On December 6, the Fed struck back, issuing a four page unsigned memo intended to correct recent “egregious errors and mistakes” found in various reports of its emergency lending facilities. The Fed argues that the “total credit outstanding under liquidity programs was never more than about $1.5 trillion.” While Bloomberg wasn’t mentioned explicitly in the Fed memo, it was fairly clear to whom the response was directed. The following day Bloomberg defended its reporting, and the Wall Street Journal’s David Wessel came to the Fed’s defense, characterizing Bloomberg’s methodology as a “great story,” but ultimately not “true.”
All this may sound like controversy, but it’s little more than a tempest in a teacup.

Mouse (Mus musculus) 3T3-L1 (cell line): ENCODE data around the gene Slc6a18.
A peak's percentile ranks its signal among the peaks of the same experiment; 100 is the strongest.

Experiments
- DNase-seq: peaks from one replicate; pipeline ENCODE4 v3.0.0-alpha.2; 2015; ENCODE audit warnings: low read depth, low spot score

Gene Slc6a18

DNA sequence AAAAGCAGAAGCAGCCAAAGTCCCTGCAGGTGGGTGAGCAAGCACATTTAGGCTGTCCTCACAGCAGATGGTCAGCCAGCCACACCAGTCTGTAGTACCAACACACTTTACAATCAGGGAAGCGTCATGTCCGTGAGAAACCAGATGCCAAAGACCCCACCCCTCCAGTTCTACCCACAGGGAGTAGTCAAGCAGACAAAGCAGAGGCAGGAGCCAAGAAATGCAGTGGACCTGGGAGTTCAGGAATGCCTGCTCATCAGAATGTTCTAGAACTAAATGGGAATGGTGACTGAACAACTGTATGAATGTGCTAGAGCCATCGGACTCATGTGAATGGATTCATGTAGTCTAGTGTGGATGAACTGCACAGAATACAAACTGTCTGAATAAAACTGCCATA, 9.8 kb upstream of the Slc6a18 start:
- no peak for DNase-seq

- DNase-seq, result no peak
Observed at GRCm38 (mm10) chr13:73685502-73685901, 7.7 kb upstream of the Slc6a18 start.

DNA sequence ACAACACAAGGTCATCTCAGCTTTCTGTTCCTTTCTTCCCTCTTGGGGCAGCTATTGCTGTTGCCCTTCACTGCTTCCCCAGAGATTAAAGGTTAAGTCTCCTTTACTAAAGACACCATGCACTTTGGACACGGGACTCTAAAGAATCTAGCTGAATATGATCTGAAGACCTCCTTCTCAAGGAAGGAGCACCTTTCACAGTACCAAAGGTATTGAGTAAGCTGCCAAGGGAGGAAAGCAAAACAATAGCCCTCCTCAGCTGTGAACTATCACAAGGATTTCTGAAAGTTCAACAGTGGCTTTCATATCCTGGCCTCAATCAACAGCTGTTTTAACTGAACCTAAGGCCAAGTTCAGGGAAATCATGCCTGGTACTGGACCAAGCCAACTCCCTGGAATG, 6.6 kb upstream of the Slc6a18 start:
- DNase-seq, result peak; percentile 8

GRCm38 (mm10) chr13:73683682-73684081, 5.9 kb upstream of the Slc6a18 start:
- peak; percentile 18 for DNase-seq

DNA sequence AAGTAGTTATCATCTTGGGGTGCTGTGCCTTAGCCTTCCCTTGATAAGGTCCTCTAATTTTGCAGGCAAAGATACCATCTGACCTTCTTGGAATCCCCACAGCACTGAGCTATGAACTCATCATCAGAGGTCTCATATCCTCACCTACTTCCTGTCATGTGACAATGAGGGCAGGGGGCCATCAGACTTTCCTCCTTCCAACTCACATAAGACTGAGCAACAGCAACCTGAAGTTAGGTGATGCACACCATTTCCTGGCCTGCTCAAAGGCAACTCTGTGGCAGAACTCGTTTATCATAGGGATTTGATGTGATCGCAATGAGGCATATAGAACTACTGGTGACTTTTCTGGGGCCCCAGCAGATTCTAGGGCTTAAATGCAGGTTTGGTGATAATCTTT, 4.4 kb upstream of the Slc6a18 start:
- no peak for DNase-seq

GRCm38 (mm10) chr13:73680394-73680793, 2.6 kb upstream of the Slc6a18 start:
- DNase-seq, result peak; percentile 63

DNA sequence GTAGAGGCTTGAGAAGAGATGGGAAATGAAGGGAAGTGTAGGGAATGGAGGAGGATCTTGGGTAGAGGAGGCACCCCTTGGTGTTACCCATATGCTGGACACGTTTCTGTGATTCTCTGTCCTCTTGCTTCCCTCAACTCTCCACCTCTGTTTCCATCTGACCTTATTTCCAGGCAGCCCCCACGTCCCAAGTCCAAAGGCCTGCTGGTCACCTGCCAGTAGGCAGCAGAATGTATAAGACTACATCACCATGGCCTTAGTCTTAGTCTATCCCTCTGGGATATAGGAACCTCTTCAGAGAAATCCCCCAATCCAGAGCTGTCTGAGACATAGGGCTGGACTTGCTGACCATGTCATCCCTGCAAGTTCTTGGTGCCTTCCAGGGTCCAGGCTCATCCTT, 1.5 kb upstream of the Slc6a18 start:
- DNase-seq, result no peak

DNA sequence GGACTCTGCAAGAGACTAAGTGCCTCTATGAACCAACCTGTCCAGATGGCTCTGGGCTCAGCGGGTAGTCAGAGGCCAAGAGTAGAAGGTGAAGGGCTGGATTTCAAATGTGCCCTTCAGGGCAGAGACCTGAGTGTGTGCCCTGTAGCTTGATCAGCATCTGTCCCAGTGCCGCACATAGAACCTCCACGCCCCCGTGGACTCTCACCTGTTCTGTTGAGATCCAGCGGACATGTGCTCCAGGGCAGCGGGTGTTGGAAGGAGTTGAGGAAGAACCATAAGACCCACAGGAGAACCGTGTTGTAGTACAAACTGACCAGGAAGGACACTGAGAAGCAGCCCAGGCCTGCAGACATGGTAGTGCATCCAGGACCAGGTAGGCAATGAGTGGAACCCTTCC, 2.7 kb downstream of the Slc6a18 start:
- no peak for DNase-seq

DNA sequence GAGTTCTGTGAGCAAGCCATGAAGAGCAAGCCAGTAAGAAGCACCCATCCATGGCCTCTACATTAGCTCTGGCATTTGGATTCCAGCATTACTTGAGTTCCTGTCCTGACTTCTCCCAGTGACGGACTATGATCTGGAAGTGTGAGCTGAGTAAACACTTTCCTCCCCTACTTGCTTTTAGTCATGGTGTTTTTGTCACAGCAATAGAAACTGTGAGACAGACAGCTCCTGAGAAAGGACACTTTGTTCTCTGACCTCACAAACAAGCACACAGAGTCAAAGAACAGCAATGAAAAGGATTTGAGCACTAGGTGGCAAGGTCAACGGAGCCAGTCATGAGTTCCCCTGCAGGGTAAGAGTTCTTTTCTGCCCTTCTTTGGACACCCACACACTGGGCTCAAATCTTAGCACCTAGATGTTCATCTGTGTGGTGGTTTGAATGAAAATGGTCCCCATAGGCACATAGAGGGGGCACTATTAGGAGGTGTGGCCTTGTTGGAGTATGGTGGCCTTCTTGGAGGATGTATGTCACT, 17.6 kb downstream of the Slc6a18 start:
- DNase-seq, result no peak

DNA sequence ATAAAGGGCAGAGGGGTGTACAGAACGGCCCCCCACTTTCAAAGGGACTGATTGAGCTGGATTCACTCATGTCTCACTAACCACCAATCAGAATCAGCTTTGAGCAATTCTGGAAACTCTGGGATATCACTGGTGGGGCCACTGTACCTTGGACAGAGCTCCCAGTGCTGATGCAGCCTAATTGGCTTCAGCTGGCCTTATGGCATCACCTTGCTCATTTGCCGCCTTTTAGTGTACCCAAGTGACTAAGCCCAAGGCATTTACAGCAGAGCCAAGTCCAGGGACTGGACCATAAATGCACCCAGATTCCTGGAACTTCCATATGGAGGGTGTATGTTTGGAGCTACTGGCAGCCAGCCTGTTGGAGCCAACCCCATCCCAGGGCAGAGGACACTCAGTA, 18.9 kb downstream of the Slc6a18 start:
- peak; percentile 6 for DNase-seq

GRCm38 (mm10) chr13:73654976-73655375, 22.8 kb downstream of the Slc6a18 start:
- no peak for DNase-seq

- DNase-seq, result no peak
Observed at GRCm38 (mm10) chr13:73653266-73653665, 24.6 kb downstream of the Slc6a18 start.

Here’s the hurricane: In reality, no less than $29.616 trillion is the total emergency assistance provided by the Fed to foreign and domestic entities during the Global Financial Crisis. Let’s repeat that: $29 trillion. This astounding number is over twice U.S. gross domestic product, the nominal value of all goods and services produced for the year 2010. This is the total of the bailout as calculated by Nicola Matthews and myself as part of the Ford Foundation project, A Research And Policy Dialogue Project On Improving Governance Of The Government Safety Net In Financial Crisis. We will be presenting the results of our analysis in a series of papers published by the Levy Economics Institute, the first of which, “29,000,000,000,000: A Detailed Look at the Fed’s Bailout by Funding Facility and Recipient,” is already available here.
The results we have calculated are presented below, and it is important to note that the totals are cumulative and in billions of U.S. dollars. (The numbers in parentheses indicate amounts still outstanding as of November 10, 2011).
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